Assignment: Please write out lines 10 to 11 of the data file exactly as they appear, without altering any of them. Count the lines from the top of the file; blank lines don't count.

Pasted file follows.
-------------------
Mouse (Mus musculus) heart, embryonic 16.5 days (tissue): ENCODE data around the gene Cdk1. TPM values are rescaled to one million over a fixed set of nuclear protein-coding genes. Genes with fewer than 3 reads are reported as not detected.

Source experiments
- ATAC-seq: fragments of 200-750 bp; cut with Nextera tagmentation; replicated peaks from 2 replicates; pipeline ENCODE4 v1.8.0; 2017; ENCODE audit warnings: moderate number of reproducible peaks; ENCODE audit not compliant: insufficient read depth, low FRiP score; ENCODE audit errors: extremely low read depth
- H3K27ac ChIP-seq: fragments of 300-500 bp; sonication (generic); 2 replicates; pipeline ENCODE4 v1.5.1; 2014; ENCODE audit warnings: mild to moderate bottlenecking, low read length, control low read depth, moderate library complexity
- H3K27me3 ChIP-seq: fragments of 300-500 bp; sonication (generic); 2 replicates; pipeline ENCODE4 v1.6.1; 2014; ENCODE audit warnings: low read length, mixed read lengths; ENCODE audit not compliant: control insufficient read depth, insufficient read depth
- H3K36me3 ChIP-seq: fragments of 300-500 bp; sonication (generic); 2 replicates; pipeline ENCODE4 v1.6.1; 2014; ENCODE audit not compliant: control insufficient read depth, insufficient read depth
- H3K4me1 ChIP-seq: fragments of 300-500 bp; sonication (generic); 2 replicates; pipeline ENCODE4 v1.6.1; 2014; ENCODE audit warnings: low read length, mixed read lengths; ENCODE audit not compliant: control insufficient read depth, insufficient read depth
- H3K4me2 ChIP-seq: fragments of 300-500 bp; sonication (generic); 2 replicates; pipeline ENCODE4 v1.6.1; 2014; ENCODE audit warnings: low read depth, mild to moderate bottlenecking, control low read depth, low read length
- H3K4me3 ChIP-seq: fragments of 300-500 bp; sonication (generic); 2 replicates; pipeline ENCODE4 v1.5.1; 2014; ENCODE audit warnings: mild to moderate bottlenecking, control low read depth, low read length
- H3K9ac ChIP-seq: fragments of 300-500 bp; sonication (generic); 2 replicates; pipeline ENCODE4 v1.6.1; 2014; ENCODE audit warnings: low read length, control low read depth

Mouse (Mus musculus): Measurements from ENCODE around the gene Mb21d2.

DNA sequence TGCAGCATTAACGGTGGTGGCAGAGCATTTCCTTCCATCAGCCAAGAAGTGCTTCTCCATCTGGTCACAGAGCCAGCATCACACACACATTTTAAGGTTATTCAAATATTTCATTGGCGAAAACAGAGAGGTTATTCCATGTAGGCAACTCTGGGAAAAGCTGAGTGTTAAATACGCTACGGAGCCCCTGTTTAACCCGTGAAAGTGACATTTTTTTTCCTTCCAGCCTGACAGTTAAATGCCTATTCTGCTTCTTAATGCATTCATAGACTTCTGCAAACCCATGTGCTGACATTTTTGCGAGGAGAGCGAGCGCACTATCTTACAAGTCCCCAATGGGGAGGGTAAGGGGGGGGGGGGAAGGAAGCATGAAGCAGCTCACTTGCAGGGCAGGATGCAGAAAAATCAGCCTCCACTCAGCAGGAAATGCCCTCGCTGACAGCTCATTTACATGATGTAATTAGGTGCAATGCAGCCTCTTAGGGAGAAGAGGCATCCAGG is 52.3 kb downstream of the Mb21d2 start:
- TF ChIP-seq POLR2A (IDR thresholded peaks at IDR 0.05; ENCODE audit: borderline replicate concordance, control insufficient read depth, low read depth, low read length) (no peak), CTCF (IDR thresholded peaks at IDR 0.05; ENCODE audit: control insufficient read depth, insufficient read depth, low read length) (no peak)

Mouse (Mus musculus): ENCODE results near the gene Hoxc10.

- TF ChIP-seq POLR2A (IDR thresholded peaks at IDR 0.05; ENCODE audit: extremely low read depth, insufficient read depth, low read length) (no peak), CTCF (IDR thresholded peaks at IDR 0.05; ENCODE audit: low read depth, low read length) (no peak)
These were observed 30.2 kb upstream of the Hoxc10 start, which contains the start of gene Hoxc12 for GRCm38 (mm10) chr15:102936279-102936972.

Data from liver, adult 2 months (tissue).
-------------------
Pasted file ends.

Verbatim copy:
- H3K9ac ChIP-seq: fragments of 300-500 bp; sonication (generic); 2 replicates; pipeline ENCODE4 v1.6.1; 2014; ENCODE audit warnings: low read length, control low read depth

Mouse (Mus musculus): Measurements from ENCODE around the gene Mb21d2.